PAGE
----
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Cafe helps adults with Down syndrome learn skills

Chron logo Chron 12/26/2018 By Tracy Maness, Staff writer

One cafe in Southside Place has started opening on Sundays to give adults with Down syndrome a chance to work and have purpose while raising funds for their new school building.

Since Dec. 2, students from the Down Syndrome Academy have been learning skills through making smoothies and banh mi sandwiches at SmooTea Cafe, a tapioca shop located at 4007 Bellaire.

Samantha Le and her husband Chi opened the Bellaire location in May. Another location has in Spring Branch has been open since 2015.

Online videos from Bitty & Beau’s Coffee, which has two shops in the Carolinas, inspired Le to use her business to improve the lives of those with disabilites.

“The coffee shop was operated by employees with intellectual and physical disabilities,” she said. “I thought to myself that maybe one day I can run a shop like that to help people who have disabilities.”

The Down Syndrome Academy is a part of a larger nonprofit organization called Friends of Down Syndrome. The school started five years ago with 17 students near U.S. 290 and the West Loop. It has gone through three expansions and now has 78 students and a waiting list.

Rosa Rocha, Friends of Down Syndrome president and founder, started the school after her own son David graduated from high school but started to forget how to read because he had n place to apply his knowledge.

Rocha said the students’ work at the cafe is chipping away at the school’s $2.6-million capital campaign for a building of their own and is also helping the students on a more personal level.

“It just increases their self-esteem. They love being able to be productive and do what their peers have done,” she said. “They graduate from high school, and then they have no place to go. This gives them a purpose. This gives them a place to go and continue to be a part of the community.”

Working two-hour shifts at SmooTea allows the students to show off their abilities in areas where they have previously never been challenged, Rocha said.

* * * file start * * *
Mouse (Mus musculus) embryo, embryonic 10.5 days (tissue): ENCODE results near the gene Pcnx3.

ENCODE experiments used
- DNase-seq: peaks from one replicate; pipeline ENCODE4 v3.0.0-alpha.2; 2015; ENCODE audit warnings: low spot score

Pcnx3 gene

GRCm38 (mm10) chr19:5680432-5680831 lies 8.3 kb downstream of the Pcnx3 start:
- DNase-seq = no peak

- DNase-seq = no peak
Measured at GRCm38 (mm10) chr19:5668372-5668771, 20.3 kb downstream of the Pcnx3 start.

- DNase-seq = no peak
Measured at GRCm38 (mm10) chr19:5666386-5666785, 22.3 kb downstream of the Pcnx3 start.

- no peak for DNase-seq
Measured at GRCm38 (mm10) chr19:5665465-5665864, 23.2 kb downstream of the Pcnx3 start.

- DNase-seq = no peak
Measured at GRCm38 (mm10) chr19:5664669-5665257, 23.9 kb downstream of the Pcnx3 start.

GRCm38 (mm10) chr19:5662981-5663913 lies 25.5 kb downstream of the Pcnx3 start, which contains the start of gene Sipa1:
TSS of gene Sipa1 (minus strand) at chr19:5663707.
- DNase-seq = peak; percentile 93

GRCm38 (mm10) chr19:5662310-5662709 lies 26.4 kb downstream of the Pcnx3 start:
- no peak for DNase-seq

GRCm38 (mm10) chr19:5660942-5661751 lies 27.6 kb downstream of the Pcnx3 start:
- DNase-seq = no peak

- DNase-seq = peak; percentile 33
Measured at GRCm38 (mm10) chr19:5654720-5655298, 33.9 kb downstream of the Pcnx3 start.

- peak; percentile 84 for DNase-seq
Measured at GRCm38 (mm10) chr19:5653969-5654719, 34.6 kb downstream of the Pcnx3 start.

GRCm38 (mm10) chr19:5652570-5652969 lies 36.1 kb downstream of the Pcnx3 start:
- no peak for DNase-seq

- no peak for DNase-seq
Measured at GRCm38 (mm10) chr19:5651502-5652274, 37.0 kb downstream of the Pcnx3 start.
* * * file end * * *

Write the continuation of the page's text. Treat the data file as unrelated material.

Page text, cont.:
“The students with Down syndrome, you know, once they get, once they learn a job, they are very consistent. They’re also very dedicated,” she said.

Volunteers — mostly parents — coach and help the students with tasks like greeting customers at the door, preparing food, serving orders and cleaning tables. While it takes the students a bit longer to learn, Le said it just requires some extra patience and effort. Sundays at the cafe are now dedicated to enriching the students, and Le said she is learning as well.

“It’s just meeting people to give them that opportunity. That’s all it is. They’re sweet,” Le said. “They do everything, I think, to perfection, and I’m just like, I need to slow down. It teaches me to slow down.”

Le hopes Sundays at the cafe will help students find meaningful employment. She has even offered two of them jobs herself.

“I hope it will get the communities talking and sharing to other businesses and tell them what we are doing but also to bring awareness about Friends of Down Syndrome,” Le said. “This organization needs our help to grow so they can help educate more adults with Down syndrome. Many are in government group homes that are not being taught or given continuous education and training so they can be independent adults.”

Rocha has been coaching the students each Sunday and said they are working hard and enjoying it.

“We have students that are volunteering to do more than one shift,” Rocha said. “They want to be here, and they’re telling the rest of the students when they go back on Monday how wonderful it was and what a wonderful experience they had.”

SmooTea Cafe is located at 4007 Bellaire and is now open on Sundays from noon to 6 p.m. All proceeds from Sunday sales go directly toward the Down Syndrome Academy capital campaign for a new school building. The cafe also carries colorful handmade birdhouses that the students assemble and paint themselves. Each house is $25, and the proceeds go back to the school.

To learn more about Friends of Down Syndrome or to donate, visit http://www.friendsofdownsyndrome.org/.

tracy.maness@hcnonline.com

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